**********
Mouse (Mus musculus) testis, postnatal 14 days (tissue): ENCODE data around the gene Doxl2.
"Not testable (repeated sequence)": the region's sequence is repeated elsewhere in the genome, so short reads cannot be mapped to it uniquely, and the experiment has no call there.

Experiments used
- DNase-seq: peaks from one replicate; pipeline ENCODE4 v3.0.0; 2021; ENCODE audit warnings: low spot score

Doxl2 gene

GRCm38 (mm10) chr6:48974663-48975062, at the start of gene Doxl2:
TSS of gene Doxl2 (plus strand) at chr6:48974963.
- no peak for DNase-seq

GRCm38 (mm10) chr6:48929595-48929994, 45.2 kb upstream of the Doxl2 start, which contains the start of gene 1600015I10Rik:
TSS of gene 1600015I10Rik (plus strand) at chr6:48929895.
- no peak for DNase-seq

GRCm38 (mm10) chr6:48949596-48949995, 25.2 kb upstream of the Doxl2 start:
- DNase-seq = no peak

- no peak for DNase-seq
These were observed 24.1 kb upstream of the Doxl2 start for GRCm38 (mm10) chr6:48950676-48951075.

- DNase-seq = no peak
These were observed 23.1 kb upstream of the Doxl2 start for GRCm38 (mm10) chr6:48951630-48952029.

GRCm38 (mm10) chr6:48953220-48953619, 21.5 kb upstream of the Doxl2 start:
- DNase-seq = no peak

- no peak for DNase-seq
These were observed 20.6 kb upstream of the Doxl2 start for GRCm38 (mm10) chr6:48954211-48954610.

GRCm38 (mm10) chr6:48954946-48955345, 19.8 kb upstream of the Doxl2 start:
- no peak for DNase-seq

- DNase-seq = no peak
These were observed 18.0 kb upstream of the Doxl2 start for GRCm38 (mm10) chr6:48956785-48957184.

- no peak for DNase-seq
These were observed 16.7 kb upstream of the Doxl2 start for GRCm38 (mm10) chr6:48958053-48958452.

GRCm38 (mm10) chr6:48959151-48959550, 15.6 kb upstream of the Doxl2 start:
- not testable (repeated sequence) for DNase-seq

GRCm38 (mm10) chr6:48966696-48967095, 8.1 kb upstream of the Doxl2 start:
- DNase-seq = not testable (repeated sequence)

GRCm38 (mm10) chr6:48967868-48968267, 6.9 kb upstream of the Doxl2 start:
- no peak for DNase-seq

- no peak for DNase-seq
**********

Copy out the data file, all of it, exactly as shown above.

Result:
Mouse (Mus musculus) testis, postnatal 14 days (tissue): ENCODE data around the gene Doxl2.
"Not testable (repeated sequence)": the region's sequence is repeated elsewhere in the genome, so short reads cannot be mapped to it uniquely, and the experiment has no call there.

Experiments used
- DNase-seq: peaks from one replicate; pipeline ENCODE4 v3.0.0; 2021; ENCODE audit warnings: low spot score

Doxl2 gene

GRCm38 (mm10) chr6:48974663-48975062, at the start of gene Doxl2:
TSS of gene Doxl2 (plus strand) at chr6:48974963.
- no peak for DNase-seq

GRCm38 (mm10) chr6:48929595-48929994, 45.2 kb upstream of the Doxl2 start, which contains the start of gene 1600015I10Rik:
TSS of gene 1600015I10Rik (plus strand) at chr6:48929895.
- no peak for DNase-seq

GRCm38 (mm10) chr6:48949596-48949995, 25.2 kb upstream of the Doxl2 start:
- DNase-seq = no peak

- no peak for DNase-seq
These were observed 24.1 kb upstream of the Doxl2 start for GRCm38 (mm10) chr6:48950676-48951075.

- DNase-seq = no peak
These were observed 23.1 kb upstream of the Doxl2 start for GRCm38 (mm10) chr6:48951630-48952029.

GRCm38 (mm10) chr6:48953220-48953619, 21.5 kb upstream of the Doxl2 start:
- DNase-seq = no peak

- no peak for DNase-seq
These were observed 20.6 kb upstream of the Doxl2 start for GRCm38 (mm10) chr6:48954211-48954610.

GRCm38 (mm10) chr6:48954946-48955345, 19.8 kb upstream of the Doxl2 start:
- no peak for DNase-seq

- DNase-seq = no peak
These were observed 18.0 kb upstream of the Doxl2 start for GRCm38 (mm10) chr6:48956785-48957184.

- no peak for DNase-seq
These were observed 16.7 kb upstream of the Doxl2 start for GRCm38 (mm10) chr6:48958053-48958452.

GRCm38 (mm10) chr6:48959151-48959550, 15.6 kb upstream of the Doxl2 start:
- not testable (repeated sequence) for DNase-seq

GRCm38 (mm10) chr6:48966696-48967095, 8.1 kb upstream of the Doxl2 start:
- DNase-seq = not testable (repeated sequence)

GRCm38 (mm10) chr6:48967868-48968267, 6.9 kb upstream of the Doxl2 start:
- no peak for DNase-seq

- no peak for DNase-seq